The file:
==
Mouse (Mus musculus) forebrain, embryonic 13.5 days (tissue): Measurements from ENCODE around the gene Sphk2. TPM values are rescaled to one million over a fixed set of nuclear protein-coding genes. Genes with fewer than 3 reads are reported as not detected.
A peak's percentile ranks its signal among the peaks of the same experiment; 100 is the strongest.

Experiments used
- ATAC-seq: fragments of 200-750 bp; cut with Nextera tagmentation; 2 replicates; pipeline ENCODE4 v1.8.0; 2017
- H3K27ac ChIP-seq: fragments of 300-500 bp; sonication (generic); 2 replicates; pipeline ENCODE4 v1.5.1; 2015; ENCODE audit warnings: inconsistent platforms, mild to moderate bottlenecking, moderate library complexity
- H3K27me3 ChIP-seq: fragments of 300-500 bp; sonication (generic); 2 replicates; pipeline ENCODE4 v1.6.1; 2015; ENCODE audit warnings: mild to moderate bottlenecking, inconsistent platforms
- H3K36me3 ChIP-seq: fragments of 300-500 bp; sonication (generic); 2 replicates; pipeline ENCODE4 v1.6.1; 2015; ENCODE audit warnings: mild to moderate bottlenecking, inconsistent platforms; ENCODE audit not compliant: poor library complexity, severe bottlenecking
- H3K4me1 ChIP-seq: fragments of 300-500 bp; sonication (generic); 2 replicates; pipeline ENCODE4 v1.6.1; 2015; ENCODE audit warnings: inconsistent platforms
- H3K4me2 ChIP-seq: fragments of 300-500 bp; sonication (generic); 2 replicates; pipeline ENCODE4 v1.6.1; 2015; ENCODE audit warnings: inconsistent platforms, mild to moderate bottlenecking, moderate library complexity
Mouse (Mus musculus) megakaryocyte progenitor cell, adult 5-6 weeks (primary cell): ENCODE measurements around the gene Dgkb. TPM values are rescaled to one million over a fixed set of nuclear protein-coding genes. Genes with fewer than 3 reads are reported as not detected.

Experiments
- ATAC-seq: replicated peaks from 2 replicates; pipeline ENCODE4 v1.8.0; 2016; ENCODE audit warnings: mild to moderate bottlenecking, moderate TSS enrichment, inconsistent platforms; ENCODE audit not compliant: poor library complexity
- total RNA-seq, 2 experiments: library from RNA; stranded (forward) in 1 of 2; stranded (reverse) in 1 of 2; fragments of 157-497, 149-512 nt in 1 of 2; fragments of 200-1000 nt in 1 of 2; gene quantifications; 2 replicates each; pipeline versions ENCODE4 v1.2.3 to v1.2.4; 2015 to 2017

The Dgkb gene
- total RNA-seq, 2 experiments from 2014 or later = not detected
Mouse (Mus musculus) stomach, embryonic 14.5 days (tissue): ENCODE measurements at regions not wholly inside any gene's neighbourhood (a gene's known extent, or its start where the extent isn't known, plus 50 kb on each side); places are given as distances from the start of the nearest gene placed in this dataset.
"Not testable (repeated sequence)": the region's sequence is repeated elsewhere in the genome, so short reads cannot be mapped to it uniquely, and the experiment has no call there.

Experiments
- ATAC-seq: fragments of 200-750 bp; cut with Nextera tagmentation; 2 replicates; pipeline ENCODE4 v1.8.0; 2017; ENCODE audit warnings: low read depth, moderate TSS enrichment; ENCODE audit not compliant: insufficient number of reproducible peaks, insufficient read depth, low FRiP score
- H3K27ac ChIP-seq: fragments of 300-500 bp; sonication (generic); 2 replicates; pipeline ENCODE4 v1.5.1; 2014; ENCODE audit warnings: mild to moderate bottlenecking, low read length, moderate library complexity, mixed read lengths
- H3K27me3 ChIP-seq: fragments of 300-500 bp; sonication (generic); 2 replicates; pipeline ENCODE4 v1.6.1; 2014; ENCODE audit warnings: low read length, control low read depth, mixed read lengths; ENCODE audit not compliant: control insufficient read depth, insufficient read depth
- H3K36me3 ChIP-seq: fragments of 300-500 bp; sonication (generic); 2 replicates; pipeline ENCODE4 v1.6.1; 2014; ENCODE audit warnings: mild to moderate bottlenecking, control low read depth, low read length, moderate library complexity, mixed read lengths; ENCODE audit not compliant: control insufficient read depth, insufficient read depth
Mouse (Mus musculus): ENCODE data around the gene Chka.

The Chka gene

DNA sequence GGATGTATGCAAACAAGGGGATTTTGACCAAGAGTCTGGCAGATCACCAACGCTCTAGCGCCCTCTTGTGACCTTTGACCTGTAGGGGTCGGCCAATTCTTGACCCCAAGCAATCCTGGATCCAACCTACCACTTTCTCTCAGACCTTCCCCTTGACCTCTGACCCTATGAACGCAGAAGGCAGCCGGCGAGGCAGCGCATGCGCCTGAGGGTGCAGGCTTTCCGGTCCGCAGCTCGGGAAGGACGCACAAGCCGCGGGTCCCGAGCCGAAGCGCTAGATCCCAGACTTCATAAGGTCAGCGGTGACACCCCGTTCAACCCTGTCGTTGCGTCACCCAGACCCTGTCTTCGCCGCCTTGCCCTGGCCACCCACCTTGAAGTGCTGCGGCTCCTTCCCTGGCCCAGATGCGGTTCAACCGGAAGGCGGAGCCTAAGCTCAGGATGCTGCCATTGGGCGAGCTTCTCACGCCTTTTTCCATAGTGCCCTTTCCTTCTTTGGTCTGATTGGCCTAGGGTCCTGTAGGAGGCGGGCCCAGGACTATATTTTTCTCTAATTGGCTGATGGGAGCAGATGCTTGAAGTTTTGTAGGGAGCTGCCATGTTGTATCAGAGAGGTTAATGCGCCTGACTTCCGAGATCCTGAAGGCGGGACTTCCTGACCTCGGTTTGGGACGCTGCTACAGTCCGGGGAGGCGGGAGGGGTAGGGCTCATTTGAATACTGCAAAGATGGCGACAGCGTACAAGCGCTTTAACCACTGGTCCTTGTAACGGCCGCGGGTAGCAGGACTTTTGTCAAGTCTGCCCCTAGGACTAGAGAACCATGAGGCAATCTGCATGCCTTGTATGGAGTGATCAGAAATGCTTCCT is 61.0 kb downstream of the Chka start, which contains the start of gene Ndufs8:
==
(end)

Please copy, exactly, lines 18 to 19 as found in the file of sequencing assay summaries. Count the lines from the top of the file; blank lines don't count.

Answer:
Experiments
- ATAC-seq: fragments of 200-750 bp; cut with Nextera tagmentation; 2 replicates; pipeline ENCODE4 v1.8.0; 2017; ENCODE audit warnings: low read depth, moderate TSS enrichment; ENCODE audit not compliant: insufficient number of reproducible peaks, insufficient read depth, low FRiP score